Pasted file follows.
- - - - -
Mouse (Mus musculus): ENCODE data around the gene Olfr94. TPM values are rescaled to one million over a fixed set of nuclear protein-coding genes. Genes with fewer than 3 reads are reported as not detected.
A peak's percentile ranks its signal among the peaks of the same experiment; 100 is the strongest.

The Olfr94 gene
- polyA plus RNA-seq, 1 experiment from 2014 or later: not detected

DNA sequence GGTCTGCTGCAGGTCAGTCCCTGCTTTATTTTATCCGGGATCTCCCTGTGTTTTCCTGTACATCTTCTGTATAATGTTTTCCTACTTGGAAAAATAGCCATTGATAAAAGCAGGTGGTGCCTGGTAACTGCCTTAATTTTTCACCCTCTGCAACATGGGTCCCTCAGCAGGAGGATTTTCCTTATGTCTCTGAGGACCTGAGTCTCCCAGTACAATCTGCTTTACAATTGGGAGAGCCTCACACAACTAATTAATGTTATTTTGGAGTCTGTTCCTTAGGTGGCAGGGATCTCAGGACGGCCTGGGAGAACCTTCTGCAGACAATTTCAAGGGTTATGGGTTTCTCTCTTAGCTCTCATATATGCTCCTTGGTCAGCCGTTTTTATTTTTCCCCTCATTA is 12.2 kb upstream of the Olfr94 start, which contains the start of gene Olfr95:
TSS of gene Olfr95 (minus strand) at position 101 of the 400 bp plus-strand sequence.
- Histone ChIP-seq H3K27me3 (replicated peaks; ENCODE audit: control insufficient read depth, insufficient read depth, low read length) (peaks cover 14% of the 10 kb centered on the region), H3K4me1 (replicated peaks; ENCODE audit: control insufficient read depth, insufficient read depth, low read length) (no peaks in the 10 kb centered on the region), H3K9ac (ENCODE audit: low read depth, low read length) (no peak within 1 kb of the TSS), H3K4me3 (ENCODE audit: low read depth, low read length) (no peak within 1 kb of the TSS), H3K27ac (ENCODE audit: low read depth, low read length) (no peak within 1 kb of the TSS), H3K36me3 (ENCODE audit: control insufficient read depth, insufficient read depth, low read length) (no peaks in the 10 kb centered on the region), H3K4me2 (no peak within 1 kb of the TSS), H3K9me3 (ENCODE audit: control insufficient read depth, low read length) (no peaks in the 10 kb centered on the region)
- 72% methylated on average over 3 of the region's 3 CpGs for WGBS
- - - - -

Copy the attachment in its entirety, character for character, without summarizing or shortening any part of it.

Mouse (Mus musculus): ENCODE data around the gene Olfr94. TPM values are rescaled to one million over a fixed set of nuclear protein-coding genes. Genes with fewer than 3 reads are reported as not detected.
A peak's percentile ranks its signal among the peaks of the same experiment; 100 is the strongest.

The Olfr94 gene
- polyA plus RNA-seq, 1 experiment from 2014 or later: not detected

DNA sequence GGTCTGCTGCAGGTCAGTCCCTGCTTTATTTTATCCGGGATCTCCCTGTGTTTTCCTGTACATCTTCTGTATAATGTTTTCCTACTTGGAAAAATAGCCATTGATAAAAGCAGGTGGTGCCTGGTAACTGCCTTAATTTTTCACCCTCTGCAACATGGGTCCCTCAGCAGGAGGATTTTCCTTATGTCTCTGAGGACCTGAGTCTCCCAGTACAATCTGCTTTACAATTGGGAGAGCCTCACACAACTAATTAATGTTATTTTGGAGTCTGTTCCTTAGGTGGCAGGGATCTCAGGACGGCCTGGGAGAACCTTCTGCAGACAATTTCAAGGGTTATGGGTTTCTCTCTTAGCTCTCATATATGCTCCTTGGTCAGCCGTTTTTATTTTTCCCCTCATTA is 12.2 kb upstream of the Olfr94 start, which contains the start of gene Olfr95:
TSS of gene Olfr95 (minus strand) at position 101 of the 400 bp plus-strand sequence.
- Histone ChIP-seq H3K27me3 (replicated peaks; ENCODE audit: control insufficient read depth, insufficient read depth, low read length) (peaks cover 14% of the 10 kb centered on the region), H3K4me1 (replicated peaks; ENCODE audit: control insufficient read depth, insufficient read depth, low read length) (no peaks in the 10 kb centered on the region), H3K9ac (ENCODE audit: low read depth, low read length) (no peak within 1 kb of the TSS), H3K4me3 (ENCODE audit: low read depth, low read length) (no peak within 1 kb of the TSS), H3K27ac (ENCODE audit: low read depth, low read length) (no peak within 1 kb of the TSS), H3K36me3 (ENCODE audit: control insufficient read depth, insufficient read depth, low read length) (no peaks in the 10 kb centered on the region), H3K4me2 (no peak within 1 kb of the TSS), H3K9me3 (ENCODE audit: control insufficient read depth, low read length) (no peaks in the 10 kb centered on the region)
- 72% methylated on average over 3 of the region's 3 CpGs for WGBS